Just as I’d feared, I found myself tearful, my emotions riding precariously close to the surface during many of my conversations with colleagues. Horrendous shame besieged me. I cared so much about what everyone thought of me. I didn’t want any of them to see me cry. I wanted them to see me as competent, not as a sniveling baby. And there was that saboteur voice again, attributing disgrace to what Leah had told me were very normal emotions for a newly hatched cancer survivor. I would tell any student or friend that crying is often a sign of health and strength, rather than weakness. But here I was, unable to follow my own advice. I feared that my peers would see me as unstable and unprofessional. I tried to hide my feelings and put on a brave face.


The fact that I didn’t have Wi-Fi in my hotel room exacerbated the whole situation. I could only Skype with Mark in the hotel lobby. I spent most of our conversations fighting back tears, not wanting to cry in public. But this took its toll on me. The more I shoved down my feelings, the more anxious and unregulated I became. The 5th day in, I finally thought, “Damn the cost!” and called Mark on the phone from my room, sobbing deeply.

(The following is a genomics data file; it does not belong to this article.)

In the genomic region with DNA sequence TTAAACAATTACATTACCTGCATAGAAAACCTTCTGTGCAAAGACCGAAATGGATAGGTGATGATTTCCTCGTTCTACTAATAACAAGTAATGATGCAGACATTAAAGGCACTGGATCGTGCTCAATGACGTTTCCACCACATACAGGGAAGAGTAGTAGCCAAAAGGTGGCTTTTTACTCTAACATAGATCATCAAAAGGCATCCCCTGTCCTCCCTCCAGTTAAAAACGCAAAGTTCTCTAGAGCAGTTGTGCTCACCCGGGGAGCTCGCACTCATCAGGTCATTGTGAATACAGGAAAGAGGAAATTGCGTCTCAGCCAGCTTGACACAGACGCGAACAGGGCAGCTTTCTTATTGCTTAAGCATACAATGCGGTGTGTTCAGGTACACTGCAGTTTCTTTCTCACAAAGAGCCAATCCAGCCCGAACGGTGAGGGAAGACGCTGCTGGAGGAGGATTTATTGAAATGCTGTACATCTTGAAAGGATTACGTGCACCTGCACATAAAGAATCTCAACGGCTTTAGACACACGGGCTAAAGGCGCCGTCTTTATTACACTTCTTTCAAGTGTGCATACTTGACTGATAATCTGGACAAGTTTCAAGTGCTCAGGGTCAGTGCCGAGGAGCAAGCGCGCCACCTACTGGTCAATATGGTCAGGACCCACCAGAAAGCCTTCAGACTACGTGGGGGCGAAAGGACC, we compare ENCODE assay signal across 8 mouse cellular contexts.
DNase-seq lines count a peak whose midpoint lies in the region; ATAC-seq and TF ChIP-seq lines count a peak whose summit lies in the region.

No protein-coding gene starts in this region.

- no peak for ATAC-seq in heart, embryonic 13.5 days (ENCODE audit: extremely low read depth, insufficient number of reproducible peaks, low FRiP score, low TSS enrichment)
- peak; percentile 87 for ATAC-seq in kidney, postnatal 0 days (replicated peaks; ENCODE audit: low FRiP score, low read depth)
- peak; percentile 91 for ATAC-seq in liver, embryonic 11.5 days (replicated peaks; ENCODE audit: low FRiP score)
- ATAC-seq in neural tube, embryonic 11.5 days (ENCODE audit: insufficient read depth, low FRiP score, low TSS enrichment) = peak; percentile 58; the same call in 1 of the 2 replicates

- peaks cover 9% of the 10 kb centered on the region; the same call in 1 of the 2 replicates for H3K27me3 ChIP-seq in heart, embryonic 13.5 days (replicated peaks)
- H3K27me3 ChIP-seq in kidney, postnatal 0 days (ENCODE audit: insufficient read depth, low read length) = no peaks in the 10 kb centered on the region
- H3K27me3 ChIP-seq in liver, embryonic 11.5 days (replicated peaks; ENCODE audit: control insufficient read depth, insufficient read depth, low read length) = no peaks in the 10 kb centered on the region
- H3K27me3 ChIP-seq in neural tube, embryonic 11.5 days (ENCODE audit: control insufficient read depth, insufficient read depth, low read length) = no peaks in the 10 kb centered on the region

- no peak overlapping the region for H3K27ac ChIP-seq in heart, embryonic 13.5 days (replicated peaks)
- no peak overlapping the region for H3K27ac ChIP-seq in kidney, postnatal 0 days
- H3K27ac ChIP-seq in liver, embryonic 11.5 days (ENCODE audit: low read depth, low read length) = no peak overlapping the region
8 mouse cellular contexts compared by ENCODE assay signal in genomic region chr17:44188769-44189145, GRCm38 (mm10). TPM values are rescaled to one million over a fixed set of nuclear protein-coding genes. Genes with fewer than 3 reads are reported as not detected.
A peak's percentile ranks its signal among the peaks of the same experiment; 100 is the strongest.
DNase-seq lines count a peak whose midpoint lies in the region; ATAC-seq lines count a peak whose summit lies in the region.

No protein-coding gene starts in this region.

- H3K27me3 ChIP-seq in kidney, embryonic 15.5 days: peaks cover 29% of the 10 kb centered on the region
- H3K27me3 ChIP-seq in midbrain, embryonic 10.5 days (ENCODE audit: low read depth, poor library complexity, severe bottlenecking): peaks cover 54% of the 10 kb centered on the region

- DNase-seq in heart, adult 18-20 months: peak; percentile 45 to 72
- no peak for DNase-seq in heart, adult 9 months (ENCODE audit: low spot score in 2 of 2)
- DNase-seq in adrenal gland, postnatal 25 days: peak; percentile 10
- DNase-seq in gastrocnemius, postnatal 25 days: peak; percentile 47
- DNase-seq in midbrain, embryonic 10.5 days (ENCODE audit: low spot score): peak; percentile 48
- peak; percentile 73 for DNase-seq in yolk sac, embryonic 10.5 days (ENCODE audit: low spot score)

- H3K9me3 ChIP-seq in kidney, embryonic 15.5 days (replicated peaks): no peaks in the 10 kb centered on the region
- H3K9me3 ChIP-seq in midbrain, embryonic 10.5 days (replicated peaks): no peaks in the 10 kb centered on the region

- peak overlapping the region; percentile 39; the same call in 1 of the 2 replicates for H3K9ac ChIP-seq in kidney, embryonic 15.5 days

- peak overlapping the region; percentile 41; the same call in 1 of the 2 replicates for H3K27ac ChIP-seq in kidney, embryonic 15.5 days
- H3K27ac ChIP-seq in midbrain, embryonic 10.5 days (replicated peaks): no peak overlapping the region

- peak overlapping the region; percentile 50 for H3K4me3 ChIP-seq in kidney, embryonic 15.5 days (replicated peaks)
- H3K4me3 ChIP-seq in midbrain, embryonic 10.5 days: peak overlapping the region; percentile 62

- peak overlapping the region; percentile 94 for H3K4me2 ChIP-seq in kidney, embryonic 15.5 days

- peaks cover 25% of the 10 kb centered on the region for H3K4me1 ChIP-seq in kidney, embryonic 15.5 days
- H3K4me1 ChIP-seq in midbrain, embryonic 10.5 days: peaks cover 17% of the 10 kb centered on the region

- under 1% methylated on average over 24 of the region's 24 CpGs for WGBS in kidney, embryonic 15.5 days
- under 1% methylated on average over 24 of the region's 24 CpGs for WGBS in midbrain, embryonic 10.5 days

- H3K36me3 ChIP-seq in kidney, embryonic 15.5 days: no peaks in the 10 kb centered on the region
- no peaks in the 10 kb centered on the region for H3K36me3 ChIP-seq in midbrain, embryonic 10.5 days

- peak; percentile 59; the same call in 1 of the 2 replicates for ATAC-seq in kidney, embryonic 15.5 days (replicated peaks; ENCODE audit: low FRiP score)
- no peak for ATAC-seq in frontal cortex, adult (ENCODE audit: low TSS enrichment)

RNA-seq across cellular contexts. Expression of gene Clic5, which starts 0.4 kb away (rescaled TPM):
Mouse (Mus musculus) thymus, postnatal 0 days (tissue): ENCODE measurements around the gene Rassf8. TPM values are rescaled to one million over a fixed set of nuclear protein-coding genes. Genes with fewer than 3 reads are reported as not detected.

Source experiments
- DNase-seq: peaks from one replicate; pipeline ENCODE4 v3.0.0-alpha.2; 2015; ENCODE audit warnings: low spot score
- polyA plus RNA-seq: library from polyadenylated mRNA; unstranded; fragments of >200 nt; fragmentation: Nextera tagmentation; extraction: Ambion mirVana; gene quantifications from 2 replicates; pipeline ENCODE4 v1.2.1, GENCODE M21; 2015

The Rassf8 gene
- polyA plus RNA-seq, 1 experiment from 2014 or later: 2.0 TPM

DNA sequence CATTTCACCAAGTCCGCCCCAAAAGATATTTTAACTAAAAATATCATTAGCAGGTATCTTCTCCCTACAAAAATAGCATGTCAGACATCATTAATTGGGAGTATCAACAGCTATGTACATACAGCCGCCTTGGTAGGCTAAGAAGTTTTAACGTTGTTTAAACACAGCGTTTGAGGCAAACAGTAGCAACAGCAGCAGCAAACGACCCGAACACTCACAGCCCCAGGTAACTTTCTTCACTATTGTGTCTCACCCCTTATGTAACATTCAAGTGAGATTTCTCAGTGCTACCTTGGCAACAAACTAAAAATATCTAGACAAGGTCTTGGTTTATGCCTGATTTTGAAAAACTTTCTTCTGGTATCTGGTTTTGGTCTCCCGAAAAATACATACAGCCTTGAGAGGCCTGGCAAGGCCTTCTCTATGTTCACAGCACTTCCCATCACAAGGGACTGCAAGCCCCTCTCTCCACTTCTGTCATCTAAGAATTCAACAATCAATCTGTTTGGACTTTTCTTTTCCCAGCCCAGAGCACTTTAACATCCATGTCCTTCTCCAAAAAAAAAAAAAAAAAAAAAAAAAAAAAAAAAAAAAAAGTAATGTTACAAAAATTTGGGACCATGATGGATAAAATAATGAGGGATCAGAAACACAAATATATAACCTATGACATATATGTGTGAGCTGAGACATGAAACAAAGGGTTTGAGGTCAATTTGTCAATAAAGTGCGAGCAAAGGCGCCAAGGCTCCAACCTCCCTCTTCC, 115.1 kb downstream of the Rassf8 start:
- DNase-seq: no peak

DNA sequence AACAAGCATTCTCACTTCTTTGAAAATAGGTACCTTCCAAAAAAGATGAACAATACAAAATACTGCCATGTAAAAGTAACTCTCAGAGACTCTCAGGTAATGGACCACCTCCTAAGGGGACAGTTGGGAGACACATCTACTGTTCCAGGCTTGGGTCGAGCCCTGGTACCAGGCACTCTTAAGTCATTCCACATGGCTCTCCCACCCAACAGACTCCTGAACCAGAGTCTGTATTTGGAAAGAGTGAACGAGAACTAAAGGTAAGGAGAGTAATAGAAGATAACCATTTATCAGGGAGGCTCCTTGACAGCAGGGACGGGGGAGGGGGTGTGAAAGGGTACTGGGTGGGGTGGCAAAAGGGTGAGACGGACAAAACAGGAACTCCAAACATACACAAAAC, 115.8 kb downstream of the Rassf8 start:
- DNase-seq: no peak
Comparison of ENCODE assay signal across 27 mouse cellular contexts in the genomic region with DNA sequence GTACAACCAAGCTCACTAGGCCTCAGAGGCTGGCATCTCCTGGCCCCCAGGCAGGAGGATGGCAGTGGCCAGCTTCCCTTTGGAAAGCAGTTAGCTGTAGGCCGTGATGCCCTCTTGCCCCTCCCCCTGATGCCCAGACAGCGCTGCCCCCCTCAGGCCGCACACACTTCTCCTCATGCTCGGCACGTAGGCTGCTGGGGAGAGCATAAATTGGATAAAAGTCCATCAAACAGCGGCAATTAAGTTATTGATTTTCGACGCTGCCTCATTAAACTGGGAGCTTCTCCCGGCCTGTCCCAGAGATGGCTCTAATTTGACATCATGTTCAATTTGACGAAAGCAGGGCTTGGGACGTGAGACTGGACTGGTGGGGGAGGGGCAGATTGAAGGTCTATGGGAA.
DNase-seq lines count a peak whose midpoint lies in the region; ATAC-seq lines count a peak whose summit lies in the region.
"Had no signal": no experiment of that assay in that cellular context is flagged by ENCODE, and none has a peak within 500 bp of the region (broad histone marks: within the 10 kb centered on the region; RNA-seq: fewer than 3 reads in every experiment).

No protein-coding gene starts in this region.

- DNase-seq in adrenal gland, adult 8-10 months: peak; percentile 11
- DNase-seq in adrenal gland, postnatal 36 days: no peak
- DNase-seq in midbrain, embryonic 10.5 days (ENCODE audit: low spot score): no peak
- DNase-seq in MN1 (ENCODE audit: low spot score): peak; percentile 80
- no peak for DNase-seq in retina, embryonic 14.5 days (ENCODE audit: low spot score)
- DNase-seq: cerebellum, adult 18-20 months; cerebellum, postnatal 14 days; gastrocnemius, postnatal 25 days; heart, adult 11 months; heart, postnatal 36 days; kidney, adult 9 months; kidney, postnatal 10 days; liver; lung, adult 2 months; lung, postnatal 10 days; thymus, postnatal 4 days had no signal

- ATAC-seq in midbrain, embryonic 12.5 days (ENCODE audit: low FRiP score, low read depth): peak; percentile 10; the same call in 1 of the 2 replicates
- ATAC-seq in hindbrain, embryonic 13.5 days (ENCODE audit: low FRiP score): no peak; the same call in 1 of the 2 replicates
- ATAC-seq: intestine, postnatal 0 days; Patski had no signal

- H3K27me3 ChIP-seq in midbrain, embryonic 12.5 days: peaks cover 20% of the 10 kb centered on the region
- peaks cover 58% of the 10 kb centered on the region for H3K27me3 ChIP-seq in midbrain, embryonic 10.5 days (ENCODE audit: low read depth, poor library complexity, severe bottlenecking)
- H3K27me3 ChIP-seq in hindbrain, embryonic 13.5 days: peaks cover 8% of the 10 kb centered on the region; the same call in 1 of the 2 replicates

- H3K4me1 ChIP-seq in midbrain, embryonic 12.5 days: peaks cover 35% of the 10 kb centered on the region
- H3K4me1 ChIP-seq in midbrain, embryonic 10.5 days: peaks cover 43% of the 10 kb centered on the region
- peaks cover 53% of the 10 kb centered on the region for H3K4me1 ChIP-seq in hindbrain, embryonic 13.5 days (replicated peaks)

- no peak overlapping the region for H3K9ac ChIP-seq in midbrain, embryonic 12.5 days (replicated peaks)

“I don’t think I can make it through these three weeks alone,” I said. “I want to change my plane ticket and come home now.”

He listened until my tears and ragged breathing slowed. He told me that of course, he could help me change my ticket.

“But you are so upset right now,” he said. “I don’t think you should make this decision until you calm down. Why don’t you wait until you get to the next leg of your trip and make your mind up then?”

I planned to spend the upcoming week alone at Marianne’s beach house. I followed Mark’s sage advice and the next afternoon, with Marianne guiding the way, I drove the two hours of winding roads—on the left-hand side of the road—to the house on Lang’s Beach. I did not crash the car.

One look at the view from the house and I knew that I could not toss aside this gift by running back home.  The building was a modern, cement, glass and steel two-story structure, a deck running along the entire second floor. The living room, kitchen and bedrooms all had floor to ceiling glass doors and windows, creating a glorious sensation of expansion and light. Their approach to decorating was minimalist, and the home had a clean and open feel. I stepped out onto the deck and looked out on the ocean.


The house stood at the base of a hill just across the street from a beach cove. Sea birds swam in a tidal pool close to the road. White sand led from the tidal pool down to glistening turquoise water, gentle waves lapping the shoreline. In the distance, small volcanic islands dotted the seascape. There was one thing missing from the view – people. The beach was largely empty, with the New Zealand summer on the wane and autumn approaching.  Even though the air was a pleasant 75 degrees, summer beachgoers were already back in the city getting ready for work and school.  I had hit the jackpot. I would stay for the duration of the week, the lure of the beach outweighing my trepidation about being alone.